Wednesday, March 04


A Mac That Doesn't Suck?

Note:  This isn't a Mac vs. PC rant, so much as a lament that Apple have an operating system that almost perfectly fits my needs, but runs on hardware that doesn't remotely.

New Mac range out - new Mini, new iMac, new Pro.

Mini - Finally has halfway decent graphics - Nvidia 9400M, but no dedicated video memory.  On the other hand, main memory is DDR3, so there's plenty of bandwidth, more than the CPU itself can use.  On the third hand, that means that the memory is twice as expensive as DDR2 would be.  On the fourth hand, six months ago it would have been more like four times, so maybe the time has come.

Base model is $1049 in Australia, better model $1399 for a dual-core, 2GB/320GB config, which is more than I paid for my new PC - which was a quad-core, 8GB/1.5TB system* (with a very nice and rather expensive Lian-li case and Corsair power supply).  But MacOS + iLife is a huge improvement over Vista and, well, the whole lot of nothing that comes with Vista.  iWork is a $99 add-on, which makes it cheaper than even the home edition of Office.  Overpriced hardware, but great software makes it a qualified win.

iMac - I don't want, nor do I have room for, a monitor that is permanently affixed to an unmodifiable and underpowered hardware platform.  Fail.

Pro - Nehalem Xeons, yay!  Starting price of $4,499 for a single-CPU machine, more than the old dual-CPU system, boo.  I don't think so, Apple peeps.  Also, if the specs are correct, the single-CPU system has only four memory slots, and the dual-CPU system eight - on systems with three and six memory channels, respectively.  That's something you only see on the budget range PC Nehalem motherboards, and the Mac Pro is anything but a budget item.  Fail.

But one out of three ain't bad; I might finally be picking up a Mini.  Uh-oh.  Naming time...

Update: Mac Mini?  Has to be Taiga.

* And is now a quad-core, 8GB/4.5TB system with a 1GB Radeon 4850.  Oh, and three DVD burners.

Posted by: Pixy Misa at 01:51 AM | Comments (7) | Add Comment | Trackbacks (Suck)
Post contains 358 words, total size 2 kb.

1 Not to get into the whole MAC vs PC thing - or to seem too much like an Apple Fan Boy - I don't think Apple had you in mind when designing the iMac!

Posted by: Stephen Macklin at Wednesday, March 04 2009 03:54 AM (UquFN)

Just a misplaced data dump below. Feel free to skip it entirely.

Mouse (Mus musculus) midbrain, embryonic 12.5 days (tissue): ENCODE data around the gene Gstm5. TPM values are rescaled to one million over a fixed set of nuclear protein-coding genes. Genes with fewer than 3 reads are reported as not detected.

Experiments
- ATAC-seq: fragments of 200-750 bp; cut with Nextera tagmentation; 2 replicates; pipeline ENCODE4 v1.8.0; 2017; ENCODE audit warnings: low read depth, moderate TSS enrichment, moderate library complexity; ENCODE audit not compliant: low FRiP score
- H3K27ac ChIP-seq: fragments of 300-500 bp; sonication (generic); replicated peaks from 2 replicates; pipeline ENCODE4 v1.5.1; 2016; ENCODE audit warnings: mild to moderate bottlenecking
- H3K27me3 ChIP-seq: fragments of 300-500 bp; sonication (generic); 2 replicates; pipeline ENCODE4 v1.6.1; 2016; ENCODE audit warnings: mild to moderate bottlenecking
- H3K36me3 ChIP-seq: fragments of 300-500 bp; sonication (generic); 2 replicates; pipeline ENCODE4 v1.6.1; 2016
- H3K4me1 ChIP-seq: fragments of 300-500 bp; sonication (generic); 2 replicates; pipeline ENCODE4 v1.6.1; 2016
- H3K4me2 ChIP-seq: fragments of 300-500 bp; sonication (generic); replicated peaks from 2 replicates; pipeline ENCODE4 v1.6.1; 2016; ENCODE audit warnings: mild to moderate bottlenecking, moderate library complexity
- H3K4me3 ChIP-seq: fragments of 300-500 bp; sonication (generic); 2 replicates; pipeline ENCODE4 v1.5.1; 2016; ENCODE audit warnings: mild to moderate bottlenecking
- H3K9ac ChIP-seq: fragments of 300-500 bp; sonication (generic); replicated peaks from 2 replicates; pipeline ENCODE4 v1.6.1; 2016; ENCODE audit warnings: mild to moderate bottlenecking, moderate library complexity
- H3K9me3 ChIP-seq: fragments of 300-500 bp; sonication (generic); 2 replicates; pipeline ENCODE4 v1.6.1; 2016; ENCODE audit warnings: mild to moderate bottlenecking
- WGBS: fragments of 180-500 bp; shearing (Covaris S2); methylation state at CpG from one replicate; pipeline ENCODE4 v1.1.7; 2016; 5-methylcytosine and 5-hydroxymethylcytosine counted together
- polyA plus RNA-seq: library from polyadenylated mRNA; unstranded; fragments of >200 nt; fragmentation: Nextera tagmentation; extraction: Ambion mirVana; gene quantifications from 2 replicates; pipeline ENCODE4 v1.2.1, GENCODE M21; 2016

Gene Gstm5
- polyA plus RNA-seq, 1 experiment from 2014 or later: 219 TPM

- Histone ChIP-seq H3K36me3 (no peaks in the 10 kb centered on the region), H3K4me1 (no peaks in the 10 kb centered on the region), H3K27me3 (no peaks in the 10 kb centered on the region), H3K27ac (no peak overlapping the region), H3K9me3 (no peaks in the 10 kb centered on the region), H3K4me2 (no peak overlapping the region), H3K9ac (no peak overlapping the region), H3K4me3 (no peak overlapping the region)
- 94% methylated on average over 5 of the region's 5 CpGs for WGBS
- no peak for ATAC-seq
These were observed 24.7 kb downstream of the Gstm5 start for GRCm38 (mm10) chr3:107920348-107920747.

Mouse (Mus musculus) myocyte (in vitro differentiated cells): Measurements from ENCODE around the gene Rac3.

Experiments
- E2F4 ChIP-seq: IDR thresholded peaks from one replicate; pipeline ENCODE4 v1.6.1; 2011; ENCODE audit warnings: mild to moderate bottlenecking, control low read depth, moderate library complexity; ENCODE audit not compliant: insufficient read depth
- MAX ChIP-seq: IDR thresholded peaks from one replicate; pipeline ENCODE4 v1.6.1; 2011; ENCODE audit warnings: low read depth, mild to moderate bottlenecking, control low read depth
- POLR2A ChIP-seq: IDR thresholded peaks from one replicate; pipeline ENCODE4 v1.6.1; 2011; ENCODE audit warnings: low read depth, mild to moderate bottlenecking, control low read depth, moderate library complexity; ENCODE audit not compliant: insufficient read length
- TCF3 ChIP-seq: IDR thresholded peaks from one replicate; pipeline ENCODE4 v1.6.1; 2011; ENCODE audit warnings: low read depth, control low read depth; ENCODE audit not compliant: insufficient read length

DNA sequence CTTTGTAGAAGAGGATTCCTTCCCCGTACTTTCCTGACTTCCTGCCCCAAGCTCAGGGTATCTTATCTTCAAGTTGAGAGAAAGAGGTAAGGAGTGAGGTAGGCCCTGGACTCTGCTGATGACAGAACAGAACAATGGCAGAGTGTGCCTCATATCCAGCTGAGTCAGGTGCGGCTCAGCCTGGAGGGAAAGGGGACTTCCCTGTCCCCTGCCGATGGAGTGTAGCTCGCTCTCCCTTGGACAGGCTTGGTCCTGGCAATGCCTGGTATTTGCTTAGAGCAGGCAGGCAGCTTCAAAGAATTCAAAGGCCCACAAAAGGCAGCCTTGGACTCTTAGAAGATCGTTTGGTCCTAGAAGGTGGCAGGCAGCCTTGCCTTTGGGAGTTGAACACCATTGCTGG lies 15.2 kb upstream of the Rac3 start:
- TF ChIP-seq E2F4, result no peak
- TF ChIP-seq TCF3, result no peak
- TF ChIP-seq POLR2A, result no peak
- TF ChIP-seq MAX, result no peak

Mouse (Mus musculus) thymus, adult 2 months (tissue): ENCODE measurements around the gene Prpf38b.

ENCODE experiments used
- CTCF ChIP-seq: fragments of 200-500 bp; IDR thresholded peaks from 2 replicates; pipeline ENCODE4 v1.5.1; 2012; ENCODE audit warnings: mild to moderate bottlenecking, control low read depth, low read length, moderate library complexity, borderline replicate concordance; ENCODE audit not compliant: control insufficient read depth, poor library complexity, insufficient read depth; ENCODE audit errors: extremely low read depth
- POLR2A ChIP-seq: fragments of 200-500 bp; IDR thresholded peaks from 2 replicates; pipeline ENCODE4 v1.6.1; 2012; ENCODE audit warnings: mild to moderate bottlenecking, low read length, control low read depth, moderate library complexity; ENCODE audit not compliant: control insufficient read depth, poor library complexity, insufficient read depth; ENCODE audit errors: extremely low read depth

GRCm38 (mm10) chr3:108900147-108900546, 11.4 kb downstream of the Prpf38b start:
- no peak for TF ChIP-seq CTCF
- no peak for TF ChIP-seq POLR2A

2 I know.  I fall somewhere between the iMac and the Mac Pro.  sad

Posted by: Pixy Misa at Wednesday, March 04 2009 09:33 AM (PiXy!)

3 US$2900 for that single-CPU "Pro" seems unreasonably expensive, even if it is a Xeon. I can't believe that the performance would justify the price.

Posted by: Steven Den Beste at Wednesday, March 04 2009 10:25 AM (+rSRq)

4 You can get an equivalent PC for half that.  Though the Mac Pro is very nicely engineered - except, that is, for the memory slot count on the new models, which was specified  by a retarded hamster.

Indeed, my three PCs put together cost me less than a single entry-level Mac Pro.

Posted by: Pixy Misa at Wednesday, March 04 2009 12:14 PM (PiXy!)

5 I've fallen into the same gap. Needing more than an Imac but wanting a Pro. But the price tag leaving me gasping either way.

The Mini is tempting. Even though I recently upgraded to a quad core box. My old Mini is in need of refreshing and the specs on the new one are pretty much just right. Finally a halfway decent video card.

Still a premium for being able to run OS X.

The amusing thing is the low end Macbook sports a firewire port where the Macbook 13s don't. Go figure ??

I'd consider a refurbed Mac Pro since its usually at a reasonable discount. Desktop machines are less likely to see a hardlife like laptops do.

Posted by: Andrew at Wednesday, March 04 2009 04:23 PM (/uGTr)


It's the OSX tax. Apple charges for OSX but the money that brings in doesn't come close to paying for the development cost. So they support their OS development with a surcharge on hardware, and that's why their hardware has always been relatively expensive.

And now that they're selling exactly the same hardware as everyone else, it's blatantly obvious.

Posted by: Steven Den Beste at Wednesday, March 04 2009 06:22 PM (+rSRq)

7 Every once in a while, some piece of the Mac lineup is honestly competitively priced. It generally doesn't last long, and you go back to paying a premium for the OS, the industrial design, and long-standing features like target disk mode. (and, yes, the often-inconvenient neat-freak design features like putting all the ports on one side, without enough room between USB ports to plug in anything even slightly oversized; it's like designing a house for curb appeal)

Right now, if I spec out a Windows laptop that I'd be willing to buy, it ends up costing about the same as a Mac laptop that I'd be willing to buy. Mostly because so many Windows laptop makers have such poor quality control that they make Apple's legendary "never buy a .0 version" QA look good. About the only other company I'm still willing to buy a laptop (or ten) from is Lenovo.

And I have to say it: Apple makes the most reliable Windows Vista laptops. I've been running Vista Ultimate on my MacBook since it came out, and I've never had any of the problems other people have with Vista. Apple's limited range of hardware components allowed them to provide solid driver support, which makes a huge difference for Vista.


Posted by: J Greely at Wednesday, March 04 2009 10:16 PM (2XtN5)

Hide Comments | Add Comment

Comments are disabled. Post is locked.
43kb generated in CPU 0.09, elapsed 0.2884 seconds.
51 queries taking 0.2428 seconds, 228 records returned.
Powered by Minx 1.1.6c-pink.